A banquet devoted to the most significant workers of the country culminates in the Great British Christmas Menu. From Andi Oliver, Georgia Humphreys finds out more.
Andi Oliver has a new job after four series as a Great British Menu judge.
56, the dazzling host and chef, will host the BBC Two cooking competition’s upcoming Christmas special, which will span seven episodes. The 16th season will also be hosted by her, and will air in 2021.
Comedian Kerry Godliman replaces Oliver on the Great British Christmas Menu judging panel – alongside Matthew Fort and Oliver Peyton. Meanwhile, the panel will be rounded out each week by a different guest linked to the show’s theme of promoting high achievers.
Together, as part of a six-course feast, the four will determine which culinary titans get to serve their innovative dishes – and in the event of a tie, the decision will go to Oliver.
Here, we explore the pleasure of presenting and how cooking helped her through a tough year with Oliver (who also used to play in a band with ’80s pop star Neneh Cherry).
Can you tell us what we can expect from the Great Christmas Menu in Britain?
A special Christmas is a blast! This is intended to be a thank you to our main workers, who over the past year have literally been the backbone of this country. People have lost their lives, people risk their lives every day just to keep us safe, and it is really important for us to do something that reflects, in some small way, the respect we all feel for them. And truly, the chefs rose to the occasion.
What was the movie like?
The entire thing is so joyful. We’ve got veterans back in the kitchen, too; we’ve got Tommy Banks, Tom Aikens, and a few others—some surprises I’m going to save.
We have some favourites from the Great British Menu. Some of the stars from previous years cook with veterans who have judged them before, so it’s a lot of fun to do that. “Some veterans say, “Oh my Gosh, I’ve forgotten how hard this kitchen is!
When you were asked to take on the role of host, how did you feel?
I wasn’t really sure I wanted to do it at first because I loved being a judge on the Great British Menu so much, and I was just a little anxious about leaving that behind. I love Oliver and Matthew, and I thought,’ Man, I’m not going to be with Oliver and Matthew anymore!’ I thought I had a little bit of anxiety about separation. But, I have to admit, it was an utter joy.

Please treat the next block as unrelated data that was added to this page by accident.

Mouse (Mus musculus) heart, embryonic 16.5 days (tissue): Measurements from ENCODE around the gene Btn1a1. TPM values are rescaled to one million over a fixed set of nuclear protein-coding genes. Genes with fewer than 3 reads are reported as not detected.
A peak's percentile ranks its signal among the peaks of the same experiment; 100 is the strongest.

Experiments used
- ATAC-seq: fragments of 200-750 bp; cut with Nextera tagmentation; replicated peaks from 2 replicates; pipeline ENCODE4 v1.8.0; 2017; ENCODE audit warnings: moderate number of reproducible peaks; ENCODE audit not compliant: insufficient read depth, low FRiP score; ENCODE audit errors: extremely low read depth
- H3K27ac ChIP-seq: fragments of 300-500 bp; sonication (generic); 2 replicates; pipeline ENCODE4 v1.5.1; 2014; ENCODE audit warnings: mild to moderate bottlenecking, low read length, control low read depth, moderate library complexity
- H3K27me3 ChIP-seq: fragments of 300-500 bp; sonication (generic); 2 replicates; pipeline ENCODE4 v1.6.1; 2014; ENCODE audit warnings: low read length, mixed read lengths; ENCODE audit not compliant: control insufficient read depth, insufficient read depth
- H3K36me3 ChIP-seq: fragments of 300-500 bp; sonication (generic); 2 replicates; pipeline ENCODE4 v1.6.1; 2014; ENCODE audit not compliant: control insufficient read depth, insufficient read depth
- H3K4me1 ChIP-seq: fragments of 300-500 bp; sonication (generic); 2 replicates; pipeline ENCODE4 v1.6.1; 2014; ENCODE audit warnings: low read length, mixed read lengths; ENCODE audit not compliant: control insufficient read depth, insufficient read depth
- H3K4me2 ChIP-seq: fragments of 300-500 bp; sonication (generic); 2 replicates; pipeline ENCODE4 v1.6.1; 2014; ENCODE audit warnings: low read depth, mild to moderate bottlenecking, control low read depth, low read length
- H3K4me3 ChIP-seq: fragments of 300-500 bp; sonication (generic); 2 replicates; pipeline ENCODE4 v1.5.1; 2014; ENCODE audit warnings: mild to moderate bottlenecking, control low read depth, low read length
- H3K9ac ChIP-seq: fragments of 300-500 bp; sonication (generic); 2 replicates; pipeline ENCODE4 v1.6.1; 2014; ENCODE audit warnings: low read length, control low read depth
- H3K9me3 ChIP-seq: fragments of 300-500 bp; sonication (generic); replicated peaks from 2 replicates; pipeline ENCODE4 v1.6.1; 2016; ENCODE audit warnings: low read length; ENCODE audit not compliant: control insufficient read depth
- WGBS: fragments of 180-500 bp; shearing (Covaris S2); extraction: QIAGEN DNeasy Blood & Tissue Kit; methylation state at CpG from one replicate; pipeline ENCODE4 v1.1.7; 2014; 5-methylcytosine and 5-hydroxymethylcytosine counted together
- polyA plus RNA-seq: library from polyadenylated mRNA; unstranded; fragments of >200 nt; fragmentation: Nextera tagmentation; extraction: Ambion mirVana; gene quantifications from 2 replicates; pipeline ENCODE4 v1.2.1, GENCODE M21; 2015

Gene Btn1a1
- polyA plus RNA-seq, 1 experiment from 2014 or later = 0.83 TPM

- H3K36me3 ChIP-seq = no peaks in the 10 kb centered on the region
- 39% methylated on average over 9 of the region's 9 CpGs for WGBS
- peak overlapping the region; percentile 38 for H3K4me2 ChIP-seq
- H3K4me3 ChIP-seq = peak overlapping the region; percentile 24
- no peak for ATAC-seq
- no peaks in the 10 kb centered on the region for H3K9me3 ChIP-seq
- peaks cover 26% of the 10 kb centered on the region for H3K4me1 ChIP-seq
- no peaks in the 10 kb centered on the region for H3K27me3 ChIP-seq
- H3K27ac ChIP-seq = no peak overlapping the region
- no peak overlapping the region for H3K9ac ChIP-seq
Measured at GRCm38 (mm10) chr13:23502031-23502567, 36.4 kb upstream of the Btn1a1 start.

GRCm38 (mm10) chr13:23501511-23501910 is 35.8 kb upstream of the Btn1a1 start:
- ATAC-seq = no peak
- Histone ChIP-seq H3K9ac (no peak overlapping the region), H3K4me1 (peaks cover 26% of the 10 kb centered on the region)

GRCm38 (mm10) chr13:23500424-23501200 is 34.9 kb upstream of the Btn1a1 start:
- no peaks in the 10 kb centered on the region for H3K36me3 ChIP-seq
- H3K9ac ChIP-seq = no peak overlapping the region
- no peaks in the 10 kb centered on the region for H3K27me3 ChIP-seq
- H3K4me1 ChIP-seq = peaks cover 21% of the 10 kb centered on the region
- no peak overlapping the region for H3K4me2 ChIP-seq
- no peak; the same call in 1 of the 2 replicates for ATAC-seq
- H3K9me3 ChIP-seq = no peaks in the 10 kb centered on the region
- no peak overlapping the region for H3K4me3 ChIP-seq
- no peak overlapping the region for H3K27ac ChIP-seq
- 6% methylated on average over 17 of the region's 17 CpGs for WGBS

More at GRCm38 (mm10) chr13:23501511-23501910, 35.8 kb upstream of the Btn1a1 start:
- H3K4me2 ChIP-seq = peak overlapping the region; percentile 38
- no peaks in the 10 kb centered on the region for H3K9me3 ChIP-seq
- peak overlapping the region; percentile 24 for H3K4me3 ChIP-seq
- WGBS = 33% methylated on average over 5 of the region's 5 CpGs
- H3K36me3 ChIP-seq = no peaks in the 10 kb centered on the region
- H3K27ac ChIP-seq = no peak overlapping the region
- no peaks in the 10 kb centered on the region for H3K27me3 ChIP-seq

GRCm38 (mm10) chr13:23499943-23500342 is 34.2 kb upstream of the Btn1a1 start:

Tell us a little more about what the new position looks like….
It was an absolute revelation to get to know the chefs, seeing them go through an emotional experience over the course of the week. I knew it would be fun to work with the chefs more closely and see the dishes grow and unfold.
It’s such a pleasure to see their imaginations flourish. Honestly, I was very surprised last week by one of the chefs. The improvements they made to a dish from Monday to Friday’s judging period…. I was absolutely amazed.
In the ups and downs of the competition, they direct the chiefs. They are also a bit of a therapeutic….
We’ve already begun shooting the new main series now; some of them have been here before, but most of them are brand new to the competition – they don’t really know what to expect. And they know what to expect, and those who have been here before and are coming back now, but they all agree it’s not easier.
Actually, because you know what to expect, it can also be much more stressful because you know how hard it is because you know the arcs and ups and downs in the week ahead. It’s like going out with a friend you’ve been with before or something else!
Have you done loads of cooking in jail?
All the time! For my mental health, it’s a really nice thing. It’s my cooking, a really important form of creativity for me. My daughter [TV and radio host Miquita Oliver] and I started an Instagram series in April called “What’s mummy for dinner?” “Cooking, dancing, and making music. It was like a little glimpse into our family life. And then, right down my street, we wanted to do a pop-up restaurant. It was very interesting to have so much time on my hands unexpectedly, and I’m not good at sitting on my hands.
I’ve got five or six big Weber BBQ units, and a friend of mine has a pub at the end of my street, so we’re going to have one.